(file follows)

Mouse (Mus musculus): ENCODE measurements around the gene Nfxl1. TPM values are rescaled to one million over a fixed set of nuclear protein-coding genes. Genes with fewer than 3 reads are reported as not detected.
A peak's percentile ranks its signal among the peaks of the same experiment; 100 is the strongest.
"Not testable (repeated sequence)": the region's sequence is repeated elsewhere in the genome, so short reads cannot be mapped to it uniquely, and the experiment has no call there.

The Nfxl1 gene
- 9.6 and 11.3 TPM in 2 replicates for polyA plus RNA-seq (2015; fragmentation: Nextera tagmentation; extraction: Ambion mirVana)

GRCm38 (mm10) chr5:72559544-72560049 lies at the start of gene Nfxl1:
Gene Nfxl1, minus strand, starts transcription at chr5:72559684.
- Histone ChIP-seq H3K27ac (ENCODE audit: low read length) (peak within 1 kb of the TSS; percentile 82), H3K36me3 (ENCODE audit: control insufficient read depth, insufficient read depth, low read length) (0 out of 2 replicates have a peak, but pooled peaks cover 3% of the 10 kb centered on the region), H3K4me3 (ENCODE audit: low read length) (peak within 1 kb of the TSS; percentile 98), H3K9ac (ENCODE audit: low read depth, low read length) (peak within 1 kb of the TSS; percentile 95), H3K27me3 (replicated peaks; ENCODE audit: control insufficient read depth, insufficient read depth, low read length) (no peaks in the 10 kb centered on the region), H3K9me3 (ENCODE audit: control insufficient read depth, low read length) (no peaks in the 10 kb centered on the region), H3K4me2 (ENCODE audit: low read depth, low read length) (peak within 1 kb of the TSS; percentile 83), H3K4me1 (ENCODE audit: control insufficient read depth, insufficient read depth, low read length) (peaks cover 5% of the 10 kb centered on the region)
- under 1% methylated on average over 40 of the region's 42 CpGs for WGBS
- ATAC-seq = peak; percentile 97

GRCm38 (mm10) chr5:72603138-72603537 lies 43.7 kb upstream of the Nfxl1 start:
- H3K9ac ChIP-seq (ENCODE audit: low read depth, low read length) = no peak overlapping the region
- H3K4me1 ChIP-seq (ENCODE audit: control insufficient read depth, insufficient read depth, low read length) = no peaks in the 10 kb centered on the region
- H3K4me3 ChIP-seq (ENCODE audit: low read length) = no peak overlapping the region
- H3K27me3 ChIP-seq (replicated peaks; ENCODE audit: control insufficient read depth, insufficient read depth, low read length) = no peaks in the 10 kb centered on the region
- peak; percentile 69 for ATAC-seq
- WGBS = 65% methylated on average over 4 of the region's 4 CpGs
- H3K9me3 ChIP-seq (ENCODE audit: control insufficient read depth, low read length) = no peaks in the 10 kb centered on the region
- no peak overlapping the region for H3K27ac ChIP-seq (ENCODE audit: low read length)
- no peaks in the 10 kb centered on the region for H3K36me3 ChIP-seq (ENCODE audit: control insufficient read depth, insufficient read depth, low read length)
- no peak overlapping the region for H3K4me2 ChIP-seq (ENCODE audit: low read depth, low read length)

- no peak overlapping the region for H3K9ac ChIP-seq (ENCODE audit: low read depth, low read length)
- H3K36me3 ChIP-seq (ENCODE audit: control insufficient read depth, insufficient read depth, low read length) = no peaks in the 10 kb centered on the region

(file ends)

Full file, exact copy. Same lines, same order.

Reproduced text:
Mouse (Mus musculus): ENCODE measurements around the gene Nfxl1. TPM values are rescaled to one million over a fixed set of nuclear protein-coding genes. Genes with fewer than 3 reads are reported as not detected.
A peak's percentile ranks its signal among the peaks of the same experiment; 100 is the strongest.
"Not testable (repeated sequence)": the region's sequence is repeated elsewhere in the genome, so short reads cannot be mapped to it uniquely, and the experiment has no call there.

The Nfxl1 gene
- 9.6 and 11.3 TPM in 2 replicates for polyA plus RNA-seq (2015; fragmentation: Nextera tagmentation; extraction: Ambion mirVana)

GRCm38 (mm10) chr5:72559544-72560049 lies at the start of gene Nfxl1:
Gene Nfxl1, minus strand, starts transcription at chr5:72559684.
- Histone ChIP-seq H3K27ac (ENCODE audit: low read length) (peak within 1 kb of the TSS; percentile 82), H3K36me3 (ENCODE audit: control insufficient read depth, insufficient read depth, low read length) (0 out of 2 replicates have a peak, but pooled peaks cover 3% of the 10 kb centered on the region), H3K4me3 (ENCODE audit: low read length) (peak within 1 kb of the TSS; percentile 98), H3K9ac (ENCODE audit: low read depth, low read length) (peak within 1 kb of the TSS; percentile 95), H3K27me3 (replicated peaks; ENCODE audit: control insufficient read depth, insufficient read depth, low read length) (no peaks in the 10 kb centered on the region), H3K9me3 (ENCODE audit: control insufficient read depth, low read length) (no peaks in the 10 kb centered on the region), H3K4me2 (ENCODE audit: low read depth, low read length) (peak within 1 kb of the TSS; percentile 83), H3K4me1 (ENCODE audit: control insufficient read depth, insufficient read depth, low read length) (peaks cover 5% of the 10 kb centered on the region)
- under 1% methylated on average over 40 of the region's 42 CpGs for WGBS
- ATAC-seq = peak; percentile 97

GRCm38 (mm10) chr5:72603138-72603537 lies 43.7 kb upstream of the Nfxl1 start:
- H3K9ac ChIP-seq (ENCODE audit: low read depth, low read length) = no peak overlapping the region
- H3K4me1 ChIP-seq (ENCODE audit: control insufficient read depth, insufficient read depth, low read length) = no peaks in the 10 kb centered on the region
- H3K4me3 ChIP-seq (ENCODE audit: low read length) = no peak overlapping the region
- H3K27me3 ChIP-seq (replicated peaks; ENCODE audit: control insufficient read depth, insufficient read depth, low read length) = no peaks in the 10 kb centered on the region
- peak; percentile 69 for ATAC-seq
- WGBS = 65% methylated on average over 4 of the region's 4 CpGs
- H3K9me3 ChIP-seq (ENCODE audit: control insufficient read depth, low read length) = no peaks in the 10 kb centered on the region
- no peak overlapping the region for H3K27ac ChIP-seq (ENCODE audit: low read length)
- no peaks in the 10 kb centered on the region for H3K36me3 ChIP-seq (ENCODE audit: control insufficient read depth, insufficient read depth, low read length)
- no peak overlapping the region for H3K4me2 ChIP-seq (ENCODE audit: low read depth, low read length)

- no peak overlapping the region for H3K9ac ChIP-seq (ENCODE audit: low read depth, low read length)
- H3K36me3 ChIP-seq (ENCODE audit: control insufficient read depth, insufficient read depth, low read length) = no peaks in the 10 kb centered on the region